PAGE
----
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THE MAN WITH THE GOLDEN GUN
Not one of his better Bond scores, but it still has some great moments
A review by JAMES SOUTHALL
Music composed by
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Album running time
Album cover copyright (c) 2003 Danjaq; review copyright (c) 2008 James Southall.
Almost always being a major contender when people speak about the worst James Bond films, The Man with the Golden Gun is probably the only thing in history which benefited from the release of Die Another Day, meaning it was no longer a major contender. Actually, it's high camp and ludicrous plot probably make it seem a little better today than it did in the past. The self-parody was never higher and Christopher Lee's triple-nippled villain is very amusing (I'm not sure Lee was in on the joke though). It does feature one of the greatest stunts in film history - the twisting car jumping over the river is just breathtaking - and John Barry scoring his first Roger Moore Bond film, having missed his debut, Live and Let Die.
Even Barry seemed to struggle for inspiration a bit here. The title song seems to contain all the ingredients of a classic Bond song, including Lulu's powerful vocal, but somehow it never quite seems to fall into place properly, and the same is true of some of the score. It doesn't help that the film is so silly the music sometimes has to follow suit - "Scaramanga's Fun House" starts as if it's going to be vintage Bond suspense music before descending into funfair source; the instrumental of the main title song is in a honky tonk arrangement which might best be described as an acquired taste; and even that classic stunt is scored with a very silly slide-whistle which surely can't have been Barry's idea.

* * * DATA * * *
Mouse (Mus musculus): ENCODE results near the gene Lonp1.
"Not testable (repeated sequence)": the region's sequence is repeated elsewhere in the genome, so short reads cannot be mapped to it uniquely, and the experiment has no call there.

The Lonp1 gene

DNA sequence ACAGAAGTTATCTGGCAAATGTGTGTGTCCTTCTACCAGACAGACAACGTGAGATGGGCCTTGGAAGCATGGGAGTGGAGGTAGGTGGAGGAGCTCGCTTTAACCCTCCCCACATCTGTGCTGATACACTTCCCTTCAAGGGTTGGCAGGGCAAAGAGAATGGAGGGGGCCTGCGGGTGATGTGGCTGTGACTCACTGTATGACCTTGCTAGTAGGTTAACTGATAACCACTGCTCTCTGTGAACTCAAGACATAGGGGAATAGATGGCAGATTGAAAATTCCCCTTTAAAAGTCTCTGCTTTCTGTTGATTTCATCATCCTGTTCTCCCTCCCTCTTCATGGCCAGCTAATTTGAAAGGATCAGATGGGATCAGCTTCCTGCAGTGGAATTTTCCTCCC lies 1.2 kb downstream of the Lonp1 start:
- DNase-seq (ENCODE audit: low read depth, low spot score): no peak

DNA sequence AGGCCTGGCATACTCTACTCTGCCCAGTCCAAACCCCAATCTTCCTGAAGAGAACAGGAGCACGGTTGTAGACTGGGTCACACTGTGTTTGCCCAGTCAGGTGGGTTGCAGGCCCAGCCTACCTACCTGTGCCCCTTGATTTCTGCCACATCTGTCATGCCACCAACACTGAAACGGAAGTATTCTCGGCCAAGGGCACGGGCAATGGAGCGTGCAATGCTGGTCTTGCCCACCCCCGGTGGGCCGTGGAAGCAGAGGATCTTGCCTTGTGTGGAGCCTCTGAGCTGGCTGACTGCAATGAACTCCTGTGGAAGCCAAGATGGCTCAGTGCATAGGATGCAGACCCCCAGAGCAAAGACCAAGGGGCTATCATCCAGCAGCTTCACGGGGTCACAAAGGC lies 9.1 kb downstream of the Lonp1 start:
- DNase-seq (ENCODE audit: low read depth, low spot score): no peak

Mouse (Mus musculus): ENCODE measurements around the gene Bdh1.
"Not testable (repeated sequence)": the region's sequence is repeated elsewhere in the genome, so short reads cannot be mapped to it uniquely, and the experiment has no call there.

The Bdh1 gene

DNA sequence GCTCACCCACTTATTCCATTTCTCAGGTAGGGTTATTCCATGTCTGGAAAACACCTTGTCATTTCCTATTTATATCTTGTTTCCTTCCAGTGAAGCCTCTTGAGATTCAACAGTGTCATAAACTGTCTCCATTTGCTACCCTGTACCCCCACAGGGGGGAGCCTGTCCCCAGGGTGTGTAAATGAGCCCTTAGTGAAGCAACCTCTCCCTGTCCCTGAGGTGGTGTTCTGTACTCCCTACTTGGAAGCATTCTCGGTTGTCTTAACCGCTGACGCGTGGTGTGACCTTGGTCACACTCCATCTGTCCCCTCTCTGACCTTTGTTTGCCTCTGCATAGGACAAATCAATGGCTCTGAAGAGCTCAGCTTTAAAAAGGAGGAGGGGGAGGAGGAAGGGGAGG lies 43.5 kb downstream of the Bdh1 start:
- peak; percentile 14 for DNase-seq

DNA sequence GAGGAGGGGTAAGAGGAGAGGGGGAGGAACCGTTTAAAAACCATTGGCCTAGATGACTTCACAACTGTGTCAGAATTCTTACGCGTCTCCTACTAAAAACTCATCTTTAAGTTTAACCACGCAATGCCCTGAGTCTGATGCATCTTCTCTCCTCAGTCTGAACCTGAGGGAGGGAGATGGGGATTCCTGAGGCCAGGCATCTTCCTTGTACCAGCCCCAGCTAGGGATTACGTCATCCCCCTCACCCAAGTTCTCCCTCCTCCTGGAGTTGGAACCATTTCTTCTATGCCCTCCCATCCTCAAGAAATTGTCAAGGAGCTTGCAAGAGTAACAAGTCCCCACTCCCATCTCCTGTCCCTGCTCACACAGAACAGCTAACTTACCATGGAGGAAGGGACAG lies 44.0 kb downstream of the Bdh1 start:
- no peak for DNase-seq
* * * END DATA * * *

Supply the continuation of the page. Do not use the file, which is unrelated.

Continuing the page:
But... this is a John Barry score for a James Bond film! So, of course, even though it's not one of the better ones, there are still plenty of decent moments. The Asian tint to some of the cues might be cliche-riddled, but is great fun; the absurdly-titled "Chew Me in Crisly Land" is splendid, as is the later "Kung Fu Fight" - but best is "Hip's Trip", with a great little one-off theme in the middle. The jazzy sax opening to "Getting the Bullet" is brilliant - perfectly fitting into Barry's Bond sound but being something fresh-sounding; and it turns into a great piece of action music. "Goodnight Goodnight" is the only real romantic cue (Goodnight being the name of the Bond Girl, played by Britt Ekland) - somehow turning the main theme from the song into a lovely cue, as only Barry could.
The opening lick of the song is obvious material for action music so it's surprising that it's not until "Let's Go Get 'Em" that it's used in that way, but combined with the Bond theme (not heard much at all in this score) it makes for a really good track - apart from the aforementioned slide-whistle malaise. "In Search of Scaramanga's Island" is good fun too - another fine action piece - and the end title combines a brief, romantic, orchestral performance of the main theme and Lulu's vocal for a most satisfactory conclusion. This is one of Barry's weaker Bond efforts, but is still very enjoyable - ultimately, who can resist the Barry/Bond combination?